Sony’s ‘Second Son’ ravages your retinas

Michael Klein, Editor in Chief

Seattle is in chaos and a degenerate graffiti artist may be the city’s only chance or its certain doom. Sucker Punch polished up its “infamous” franchise for Sony’s first major release on its next-gen PS4.

Graphically, the game is mind-blowing. It has the speed of a “Grand Theft Auto” and your character has the superpowers of an “X-Men” character, while giving the experience of a rave on psychedelics. The detail is amazing, especially when it rains. It is striking. Anyone prone to seizures should steer clear.

The only problem with the presentation is that it lacks desired control. Even in alleys or on rooftops, your speed can easily cause you to lose a gang of enemies and while the abilities you brandish are visually spectacular, it becomes frustrating to not be able to fully capitalize on possible combat combos. Another shortcoming of “second son” is seen in how generic the environment feels after a few hours of gameplay. All that said, the game’s graphics grade very high and offer a glimpse at what the PS4 will be capable of in the future, which promises to be remarkable.

“Second Son” features a graffiti art mini game, another visual stunner, and one that employs the use of the new PS4 controller’s touch pad.

New powers are available for Delsin to combat the DUP (Department of Urban Protection) and/or random citizens as the player sees fit. These include smoke and neon powers, which not only allow for some badass fighting, but allows for much smoother and faster traversing of the city than the previous installments of “infamous.” This is helpful not only in combat, but to explore Seattle in the true open-world way in which it is intended.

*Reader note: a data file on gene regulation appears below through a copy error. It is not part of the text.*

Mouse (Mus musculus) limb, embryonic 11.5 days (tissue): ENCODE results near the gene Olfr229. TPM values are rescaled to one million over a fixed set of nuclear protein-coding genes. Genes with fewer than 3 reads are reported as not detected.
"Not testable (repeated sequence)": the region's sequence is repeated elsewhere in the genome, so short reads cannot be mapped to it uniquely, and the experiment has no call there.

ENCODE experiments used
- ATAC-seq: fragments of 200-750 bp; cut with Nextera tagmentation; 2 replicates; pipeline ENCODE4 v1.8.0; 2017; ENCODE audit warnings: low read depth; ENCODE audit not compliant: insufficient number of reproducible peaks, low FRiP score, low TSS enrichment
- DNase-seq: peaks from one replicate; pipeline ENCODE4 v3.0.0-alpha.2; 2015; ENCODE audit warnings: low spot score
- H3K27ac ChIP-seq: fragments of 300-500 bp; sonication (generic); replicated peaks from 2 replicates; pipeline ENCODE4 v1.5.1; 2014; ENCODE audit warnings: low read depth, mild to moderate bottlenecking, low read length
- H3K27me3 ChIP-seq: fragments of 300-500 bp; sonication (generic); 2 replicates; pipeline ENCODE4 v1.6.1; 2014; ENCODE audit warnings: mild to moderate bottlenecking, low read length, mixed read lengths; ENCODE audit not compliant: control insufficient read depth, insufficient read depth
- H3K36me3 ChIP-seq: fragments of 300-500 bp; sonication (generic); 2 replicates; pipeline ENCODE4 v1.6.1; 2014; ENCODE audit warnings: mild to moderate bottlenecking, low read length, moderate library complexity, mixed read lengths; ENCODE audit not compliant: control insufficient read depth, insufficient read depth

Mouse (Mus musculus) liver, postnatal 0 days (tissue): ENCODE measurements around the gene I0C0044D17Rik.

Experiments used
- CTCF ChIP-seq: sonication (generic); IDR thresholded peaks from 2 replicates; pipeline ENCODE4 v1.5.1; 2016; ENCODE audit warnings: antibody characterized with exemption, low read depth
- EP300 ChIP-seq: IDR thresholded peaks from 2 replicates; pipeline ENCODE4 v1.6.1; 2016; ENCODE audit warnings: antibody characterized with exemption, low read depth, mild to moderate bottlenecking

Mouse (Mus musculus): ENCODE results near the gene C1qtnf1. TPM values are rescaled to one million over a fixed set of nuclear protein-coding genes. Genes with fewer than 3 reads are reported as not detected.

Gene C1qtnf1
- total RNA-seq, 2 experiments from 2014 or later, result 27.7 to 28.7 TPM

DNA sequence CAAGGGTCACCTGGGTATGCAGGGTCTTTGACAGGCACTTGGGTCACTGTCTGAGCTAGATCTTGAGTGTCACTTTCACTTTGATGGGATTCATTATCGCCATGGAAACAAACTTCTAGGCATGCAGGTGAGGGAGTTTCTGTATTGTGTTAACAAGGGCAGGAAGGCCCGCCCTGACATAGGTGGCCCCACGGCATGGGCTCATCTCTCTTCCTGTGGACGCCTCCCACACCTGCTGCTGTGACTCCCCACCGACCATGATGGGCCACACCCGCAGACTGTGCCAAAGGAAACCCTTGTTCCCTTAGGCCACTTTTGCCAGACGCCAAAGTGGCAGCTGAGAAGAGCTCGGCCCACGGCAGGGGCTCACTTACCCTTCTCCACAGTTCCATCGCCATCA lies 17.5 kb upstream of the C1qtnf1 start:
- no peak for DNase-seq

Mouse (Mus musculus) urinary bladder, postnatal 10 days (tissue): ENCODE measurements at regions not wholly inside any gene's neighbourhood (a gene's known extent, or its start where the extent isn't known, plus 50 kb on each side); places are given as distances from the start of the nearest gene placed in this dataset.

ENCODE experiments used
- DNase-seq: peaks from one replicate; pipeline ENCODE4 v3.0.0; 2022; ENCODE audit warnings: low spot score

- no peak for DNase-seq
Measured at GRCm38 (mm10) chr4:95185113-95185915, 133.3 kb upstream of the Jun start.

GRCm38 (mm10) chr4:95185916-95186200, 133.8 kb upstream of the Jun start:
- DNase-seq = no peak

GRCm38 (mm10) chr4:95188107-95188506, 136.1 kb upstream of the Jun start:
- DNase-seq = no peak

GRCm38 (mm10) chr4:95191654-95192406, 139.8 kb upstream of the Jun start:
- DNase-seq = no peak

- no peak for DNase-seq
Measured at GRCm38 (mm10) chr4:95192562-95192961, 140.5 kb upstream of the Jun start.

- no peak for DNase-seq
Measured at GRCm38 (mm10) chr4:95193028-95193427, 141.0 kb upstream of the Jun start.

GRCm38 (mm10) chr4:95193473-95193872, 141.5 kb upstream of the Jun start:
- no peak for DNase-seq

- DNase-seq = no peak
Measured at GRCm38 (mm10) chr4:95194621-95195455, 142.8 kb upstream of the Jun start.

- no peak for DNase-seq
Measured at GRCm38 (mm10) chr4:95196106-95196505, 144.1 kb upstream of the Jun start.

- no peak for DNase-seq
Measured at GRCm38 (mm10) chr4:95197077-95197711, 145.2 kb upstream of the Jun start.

A gripping storyline was major factor in the “inFamous’” series success. This time, however, it feels like a movie sequel where the producers decided to bargain shop for their actors. Delsin Rowe is no Cole. Playing the first two games isn’t required but is what drove up the excitement for this one. It is a distraction when it’s hard to connect with the main character and it becomes quickly obvious that something is missing. Additionally, the binary setup for character development further distances you from the main character. The karma question that accompanies the franchise is the same as it ever was, even if one might assume that five years (after the original “infamous” release) and a system upgrade may have changed that.

Ambivalence proves to be imprudent as there are no intermediately moral pathways. It becomes a disadvantage to act impulsively when presented an ethical conundrum. If you help citizens from the onset, you’re expected to avoid every “innocent” bystander. Who cares if some throw insults or rocks at you? Even worse, the powers you gain are functionally indistinguishable: good or bad.

These frustrations are even more discouraging on the second play though. The personal experience is unique enough to give it a try but with realistic expectations.